Diverse Views on Treasury Clearing

ISDA Chief Executive Officer Scott O'Malia offers informal comments on important OTC derivatives issues in derivatiViews, reflecting ISDA's long-held commitment to making the market safer and more efficient.

US policymakers are debating whether and how to increase levels of clearing in Treasury securities and repos, as part of a series of measures intended to strengthen the resilience of these markets during periods of stress. Given the central role that US Treasuries play in the financial system, any policy change would reverberate widely and would affect different market segments and participants in different ways. To inform the discussion, ISDA has published the results of a new survey on Treasury clearing, which provides views on possible benefits and costs, necessary changes to clearing infrastructure and the impact on related markets, including derivatives.

Publication of the ISDA survey follows a recent Group-of-30 (G-30) progress report on steps to enhance the resilience and liquidity of the US Treasury markets under stress, which reiterated earlier recommendations for increased clearing. Specifically, it called for all Treasury securities trades executed on electronic interdealer trading platforms to be cleared, along with all Treasury repos (including those between dealers and clients). The G-30 paper also recommended that regulators and market participants study the case for central clearing of dealer-to-client cash Treasury trades. Separately, the US Securities and Exchange Commission is understood to be developing proposals intended to broaden the scope of central clearing for cash Treasury securities and repos.

The ISDA survey shows most respondents are largely supportive of clearing, but there’s a wide range of views on whether increased clearing in the US Treasury market is necessary and would materially improve market efficiencies, with opinions often split even within market segment and participant groups.

Generally speaking, respondents see several benefits from further clearing, from increased transparency in risk management practices to greater efficiency. Some highlighted a reduction in counterparty risk due to margin requirements and the netting of exposures, which could reduce the strain on dealer balance sheets – although this was felt to be more of an issue in the repo market. Despite these benefits, participants cautioned that more clearing would likely not have prevented the market volatility at the start of the coronavirus pandemic, when US Treasury markets came under severe stress.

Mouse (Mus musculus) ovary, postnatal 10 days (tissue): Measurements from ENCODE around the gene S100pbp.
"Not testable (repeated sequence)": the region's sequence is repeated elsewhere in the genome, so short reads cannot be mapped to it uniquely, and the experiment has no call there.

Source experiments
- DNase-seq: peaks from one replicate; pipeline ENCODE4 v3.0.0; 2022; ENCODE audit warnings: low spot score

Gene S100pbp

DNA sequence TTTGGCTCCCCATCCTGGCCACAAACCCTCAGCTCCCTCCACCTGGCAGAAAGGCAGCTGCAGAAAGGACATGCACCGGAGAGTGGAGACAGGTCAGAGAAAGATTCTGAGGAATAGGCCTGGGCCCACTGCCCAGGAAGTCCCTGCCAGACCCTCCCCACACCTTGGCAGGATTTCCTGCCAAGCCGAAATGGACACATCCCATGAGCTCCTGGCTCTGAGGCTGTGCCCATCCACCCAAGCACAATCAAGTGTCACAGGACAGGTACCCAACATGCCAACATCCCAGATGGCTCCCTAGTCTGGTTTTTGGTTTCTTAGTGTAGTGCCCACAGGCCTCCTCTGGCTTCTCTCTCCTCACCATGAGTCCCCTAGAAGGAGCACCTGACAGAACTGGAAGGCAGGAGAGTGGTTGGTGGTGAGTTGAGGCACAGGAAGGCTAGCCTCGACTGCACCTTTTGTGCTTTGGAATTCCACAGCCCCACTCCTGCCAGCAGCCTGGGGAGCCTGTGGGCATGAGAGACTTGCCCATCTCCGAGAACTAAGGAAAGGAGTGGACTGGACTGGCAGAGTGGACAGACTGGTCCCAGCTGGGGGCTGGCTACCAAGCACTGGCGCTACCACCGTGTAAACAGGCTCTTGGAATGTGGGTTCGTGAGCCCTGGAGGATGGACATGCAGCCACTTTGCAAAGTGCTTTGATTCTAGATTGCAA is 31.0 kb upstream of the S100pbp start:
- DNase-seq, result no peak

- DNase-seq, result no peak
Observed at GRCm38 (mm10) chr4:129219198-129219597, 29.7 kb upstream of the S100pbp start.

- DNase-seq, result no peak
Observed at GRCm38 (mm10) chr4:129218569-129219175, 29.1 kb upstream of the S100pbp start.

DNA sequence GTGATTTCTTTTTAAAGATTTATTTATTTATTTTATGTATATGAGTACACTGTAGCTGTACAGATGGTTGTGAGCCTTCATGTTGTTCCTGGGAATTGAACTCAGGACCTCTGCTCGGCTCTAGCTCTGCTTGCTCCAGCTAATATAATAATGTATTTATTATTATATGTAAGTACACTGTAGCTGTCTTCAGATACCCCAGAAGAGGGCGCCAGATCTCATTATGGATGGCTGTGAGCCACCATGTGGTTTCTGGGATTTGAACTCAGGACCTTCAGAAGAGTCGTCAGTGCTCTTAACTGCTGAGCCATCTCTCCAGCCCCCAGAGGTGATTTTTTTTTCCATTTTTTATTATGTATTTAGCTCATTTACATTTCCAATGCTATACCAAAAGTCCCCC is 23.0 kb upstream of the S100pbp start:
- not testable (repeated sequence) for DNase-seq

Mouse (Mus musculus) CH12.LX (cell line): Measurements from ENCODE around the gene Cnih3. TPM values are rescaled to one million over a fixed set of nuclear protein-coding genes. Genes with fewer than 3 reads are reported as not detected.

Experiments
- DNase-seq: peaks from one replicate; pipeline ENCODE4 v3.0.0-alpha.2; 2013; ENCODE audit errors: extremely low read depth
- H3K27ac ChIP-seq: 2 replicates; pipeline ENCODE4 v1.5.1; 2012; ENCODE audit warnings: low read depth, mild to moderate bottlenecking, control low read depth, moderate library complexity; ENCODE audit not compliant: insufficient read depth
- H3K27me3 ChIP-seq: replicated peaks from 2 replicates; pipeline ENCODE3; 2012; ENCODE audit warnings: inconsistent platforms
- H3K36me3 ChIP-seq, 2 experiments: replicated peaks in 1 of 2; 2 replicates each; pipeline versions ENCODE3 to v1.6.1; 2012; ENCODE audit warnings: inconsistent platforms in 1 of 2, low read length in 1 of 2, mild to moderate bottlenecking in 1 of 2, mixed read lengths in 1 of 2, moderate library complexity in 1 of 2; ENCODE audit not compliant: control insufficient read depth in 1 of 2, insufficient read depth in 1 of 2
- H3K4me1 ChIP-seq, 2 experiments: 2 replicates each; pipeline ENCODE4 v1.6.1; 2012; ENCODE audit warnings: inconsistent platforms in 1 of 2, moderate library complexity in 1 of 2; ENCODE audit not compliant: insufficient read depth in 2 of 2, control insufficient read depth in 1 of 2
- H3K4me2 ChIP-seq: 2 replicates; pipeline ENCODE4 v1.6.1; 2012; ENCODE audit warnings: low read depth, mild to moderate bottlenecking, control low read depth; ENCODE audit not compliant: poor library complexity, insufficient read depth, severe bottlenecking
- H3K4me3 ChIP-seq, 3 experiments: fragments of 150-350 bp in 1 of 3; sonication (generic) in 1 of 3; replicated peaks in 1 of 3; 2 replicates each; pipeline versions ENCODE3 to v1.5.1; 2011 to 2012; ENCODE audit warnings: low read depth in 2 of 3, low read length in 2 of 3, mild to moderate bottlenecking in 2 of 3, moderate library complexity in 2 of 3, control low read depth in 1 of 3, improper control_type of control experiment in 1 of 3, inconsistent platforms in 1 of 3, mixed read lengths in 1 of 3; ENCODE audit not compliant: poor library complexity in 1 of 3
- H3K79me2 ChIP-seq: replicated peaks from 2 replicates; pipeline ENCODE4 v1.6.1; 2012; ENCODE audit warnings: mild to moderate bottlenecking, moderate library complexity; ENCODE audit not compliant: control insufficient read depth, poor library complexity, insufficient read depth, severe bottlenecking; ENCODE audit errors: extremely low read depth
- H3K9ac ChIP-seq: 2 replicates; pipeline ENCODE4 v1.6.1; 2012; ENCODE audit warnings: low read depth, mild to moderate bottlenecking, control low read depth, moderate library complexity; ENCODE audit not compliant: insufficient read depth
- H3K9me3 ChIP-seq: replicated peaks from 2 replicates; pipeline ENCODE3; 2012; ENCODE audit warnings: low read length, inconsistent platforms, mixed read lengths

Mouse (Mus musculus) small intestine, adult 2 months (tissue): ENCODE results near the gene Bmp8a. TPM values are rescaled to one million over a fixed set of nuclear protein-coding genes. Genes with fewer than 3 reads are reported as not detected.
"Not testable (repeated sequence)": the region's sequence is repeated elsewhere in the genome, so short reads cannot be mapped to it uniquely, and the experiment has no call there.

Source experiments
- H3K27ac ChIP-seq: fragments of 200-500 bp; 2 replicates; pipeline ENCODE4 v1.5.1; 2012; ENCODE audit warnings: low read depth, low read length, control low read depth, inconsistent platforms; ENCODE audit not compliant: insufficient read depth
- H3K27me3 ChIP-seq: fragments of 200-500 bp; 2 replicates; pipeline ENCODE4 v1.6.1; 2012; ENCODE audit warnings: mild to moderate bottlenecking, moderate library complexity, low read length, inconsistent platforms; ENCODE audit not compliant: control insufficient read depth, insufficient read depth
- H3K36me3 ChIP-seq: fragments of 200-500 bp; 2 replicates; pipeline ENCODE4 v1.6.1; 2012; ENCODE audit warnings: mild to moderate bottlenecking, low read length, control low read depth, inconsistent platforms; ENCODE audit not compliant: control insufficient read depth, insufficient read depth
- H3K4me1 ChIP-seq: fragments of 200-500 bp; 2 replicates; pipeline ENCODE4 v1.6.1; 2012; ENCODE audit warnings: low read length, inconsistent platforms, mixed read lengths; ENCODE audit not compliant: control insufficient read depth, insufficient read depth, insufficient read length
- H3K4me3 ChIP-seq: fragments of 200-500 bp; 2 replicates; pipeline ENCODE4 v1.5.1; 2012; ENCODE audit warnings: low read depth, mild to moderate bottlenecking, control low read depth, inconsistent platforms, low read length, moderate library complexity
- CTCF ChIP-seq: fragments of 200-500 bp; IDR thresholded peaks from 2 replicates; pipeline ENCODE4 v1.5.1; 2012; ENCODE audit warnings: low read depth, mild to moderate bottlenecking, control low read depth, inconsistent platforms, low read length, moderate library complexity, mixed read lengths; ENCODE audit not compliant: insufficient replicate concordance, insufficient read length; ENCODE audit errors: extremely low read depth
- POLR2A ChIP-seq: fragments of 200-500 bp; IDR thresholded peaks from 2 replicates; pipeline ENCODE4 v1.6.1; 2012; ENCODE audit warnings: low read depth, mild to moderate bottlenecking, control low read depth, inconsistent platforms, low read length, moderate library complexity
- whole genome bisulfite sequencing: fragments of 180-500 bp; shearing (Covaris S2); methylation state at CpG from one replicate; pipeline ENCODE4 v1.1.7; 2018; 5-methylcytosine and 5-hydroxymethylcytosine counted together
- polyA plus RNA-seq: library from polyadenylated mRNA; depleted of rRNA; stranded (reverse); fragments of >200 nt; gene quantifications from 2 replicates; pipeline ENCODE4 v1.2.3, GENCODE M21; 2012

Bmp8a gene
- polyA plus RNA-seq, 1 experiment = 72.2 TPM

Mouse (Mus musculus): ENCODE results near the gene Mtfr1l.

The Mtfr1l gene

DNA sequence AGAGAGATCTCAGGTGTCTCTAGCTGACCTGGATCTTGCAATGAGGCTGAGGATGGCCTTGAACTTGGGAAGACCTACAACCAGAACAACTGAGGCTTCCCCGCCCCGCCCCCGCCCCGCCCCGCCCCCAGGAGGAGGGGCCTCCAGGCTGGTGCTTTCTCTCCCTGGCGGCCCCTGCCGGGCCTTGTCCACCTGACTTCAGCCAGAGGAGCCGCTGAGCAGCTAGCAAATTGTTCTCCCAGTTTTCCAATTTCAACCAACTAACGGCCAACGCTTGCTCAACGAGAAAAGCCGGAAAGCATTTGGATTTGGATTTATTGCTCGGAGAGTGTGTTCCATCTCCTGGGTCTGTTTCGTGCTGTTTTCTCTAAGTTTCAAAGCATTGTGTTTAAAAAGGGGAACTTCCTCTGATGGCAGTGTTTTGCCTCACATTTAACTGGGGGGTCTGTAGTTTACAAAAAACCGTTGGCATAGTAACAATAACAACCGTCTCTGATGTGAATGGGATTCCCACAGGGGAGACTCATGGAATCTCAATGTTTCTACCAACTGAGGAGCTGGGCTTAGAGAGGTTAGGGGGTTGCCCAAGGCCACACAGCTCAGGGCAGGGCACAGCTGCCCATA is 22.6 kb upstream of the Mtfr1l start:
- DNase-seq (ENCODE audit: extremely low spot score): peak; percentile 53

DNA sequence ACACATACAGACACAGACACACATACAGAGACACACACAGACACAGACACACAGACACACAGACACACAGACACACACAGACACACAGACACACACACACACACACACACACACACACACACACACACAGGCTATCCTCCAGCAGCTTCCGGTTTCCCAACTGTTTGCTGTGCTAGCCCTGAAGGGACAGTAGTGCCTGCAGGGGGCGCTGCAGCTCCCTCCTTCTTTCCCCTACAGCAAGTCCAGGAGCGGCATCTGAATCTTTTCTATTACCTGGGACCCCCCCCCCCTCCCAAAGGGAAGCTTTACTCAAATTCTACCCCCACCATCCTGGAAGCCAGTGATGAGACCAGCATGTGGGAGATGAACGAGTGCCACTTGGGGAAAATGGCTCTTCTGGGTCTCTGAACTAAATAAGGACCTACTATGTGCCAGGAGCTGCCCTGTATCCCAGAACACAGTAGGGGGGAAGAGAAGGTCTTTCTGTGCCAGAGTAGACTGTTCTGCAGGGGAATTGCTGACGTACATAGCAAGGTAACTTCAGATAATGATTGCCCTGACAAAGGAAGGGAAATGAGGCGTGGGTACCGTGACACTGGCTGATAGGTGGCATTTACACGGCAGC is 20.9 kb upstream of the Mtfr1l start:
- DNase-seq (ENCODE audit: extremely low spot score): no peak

Various potential costs were identified, including clearing fees, margin requirements and technology, legal and operational charges. Aside from these largely operational costs, increased clearing would also mean greater concentration of risk in central counterparties (CCPs). As a result, most participants warned against implementing a clearing mandate, arguing it could lead some entities to reduce activity or withdraw from the market altogether, an opinion that was expressed most strongly for client transactions in both cash Treasuries and repos. However, that view wasn’t universal – certain participants felt increased clearing was unlikely to occur unless a mandate was in place.

As an alternative to mandates (or potentially as a supplement to them), some participants suggested use of incentives to encourage clearing, including some modification of rules related to client margin and direct member and client access at CCPs. Modifications to the supplemental leverage ratio and an expansion of cross-margining were also suggested. Some respondents identified the Fixed Income Clearing Corporation’s (FICC) sponsorship model – which allows members to sponsor non-members to clear via the FICC – as already having contributed to an increase in clearing levels. Others highlighted certain reforms to the sponsorship model that could further encourage clearing, particularly for client repo transactions. Irrespective of their views on clearing mandates or the need for additional clearing, almost all respondents supported these measures as beneficial to the market in general.

The one indisputable fact from the survey is that the market is very far from a consensus, suggesting further research on the costs and benefits of increased clearing in the US Treasury market may be necessary. We entirely support the aims of US policymakers to strengthen the resilience of this market, but it’s obviously important we get this right given the critical role US Treasuries play in the financial system. We hope our survey serves as a useful starting point as policymakers and market participants continue the conversation.

A summary of responses to the survey is available here

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